So the Founders saw a rational, nonreligious government, not coercive sectarian faith, as the key to happiness and prosperity for the new nation’s citizens.
Thus, conflating Paine today with godly believers is like conflating Reformation inciter Martin Luther (1483-1546) with “Christians,” who in his day were all Catholics until he deconstructed all that. Luther, a German Catholic priest before the Reformation, ultimately rejected essential elements of the Catholic system and founded a Protestant counter-religion with many fundamental doctrinal differences to what was once called “The One True Church.”
At the time, he was less Christian than excommunicated Catholic. Not that Luther’s ground-breaking religious rebellion succeeded in separating churches from states. On the contrary, Protestant rulers were every bit as power-hungry as Catholic kings and queens.
On page 186 of his religious classic The Age of Reason (published in three parts during 1794, 1795, and 1807), Paine explained his thoughts on church and state (which in his day were one and the same):
“The only religion that has not been invented, and that has in it every evidence of divine originality, is pure and simple deism. It must have been the first and will probably be the last that man believes. But pure and simple deism does not answer the purpose of despotic governments. They cannot lay hold of religion as an engine but by mixing it with human inventions and making their own authority a part; neither does it answer the avarice of priests, but by incorporating themselves and their functions with it, and becoming, like the government, a party in the system. It is this which forms the otherwise mysterious connection of Church and State; the Church humane, and the State tyrannic.”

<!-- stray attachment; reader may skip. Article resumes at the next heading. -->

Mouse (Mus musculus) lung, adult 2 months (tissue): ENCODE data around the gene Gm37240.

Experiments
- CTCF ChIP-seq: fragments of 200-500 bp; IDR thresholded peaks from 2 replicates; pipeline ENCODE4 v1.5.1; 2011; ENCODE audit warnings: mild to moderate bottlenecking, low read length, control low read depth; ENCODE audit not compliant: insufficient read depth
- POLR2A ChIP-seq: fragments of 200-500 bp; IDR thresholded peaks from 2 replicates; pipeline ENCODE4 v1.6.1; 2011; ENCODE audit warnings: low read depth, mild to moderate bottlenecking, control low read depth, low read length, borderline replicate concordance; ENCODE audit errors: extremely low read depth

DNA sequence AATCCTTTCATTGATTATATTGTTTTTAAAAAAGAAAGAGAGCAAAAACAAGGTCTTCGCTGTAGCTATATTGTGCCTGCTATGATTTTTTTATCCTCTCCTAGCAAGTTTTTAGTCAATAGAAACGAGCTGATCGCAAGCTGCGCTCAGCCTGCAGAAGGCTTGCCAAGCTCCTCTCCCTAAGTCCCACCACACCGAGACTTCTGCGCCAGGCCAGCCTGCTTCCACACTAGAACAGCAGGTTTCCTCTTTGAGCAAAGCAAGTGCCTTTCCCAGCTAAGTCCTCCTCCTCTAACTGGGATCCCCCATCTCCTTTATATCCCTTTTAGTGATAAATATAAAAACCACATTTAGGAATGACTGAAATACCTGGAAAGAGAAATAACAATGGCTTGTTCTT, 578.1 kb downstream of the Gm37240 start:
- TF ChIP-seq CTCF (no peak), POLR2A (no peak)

Although Paine said he believed in “God,” it was not a god that the vast majority of his countrymen would have recognized as such.
But his countrymen did recognize his ramblings as atheism (as they did of Jefferson’s), and as centuries hence did Teddy Roosevelt, 26th president of the U.S., who once referred to Paine as a “filthy little atheist.”
Two of those three words were certainly false. Paine was reportedly personally fastidious and, at 5’10”, taller than most of his contemporaries.
However, Roosevelt’s sense that Paine was an atheist was arguably spot on.
The revolutionary rabble-rouser may have believed himself to be a godly man, but in the supernatural Christian sense he was anything but.
If you just omit already moot “God” from Paine’s “Nature’s God” sensibility and incorporate virtually everything else he wrote about religion, you end up with a full-throated atheist who loved nature with religious zeal.
Note that I recently learned of Thomas Paine Day in the U.S. — it was June 8 — not from a Deist church news release (the sect isn’t a thing anymore) but from a national nonreligious organizaion: The Secular Coalition for America.
I guess I’m not alone in believing Paine was far more of atheist than theist.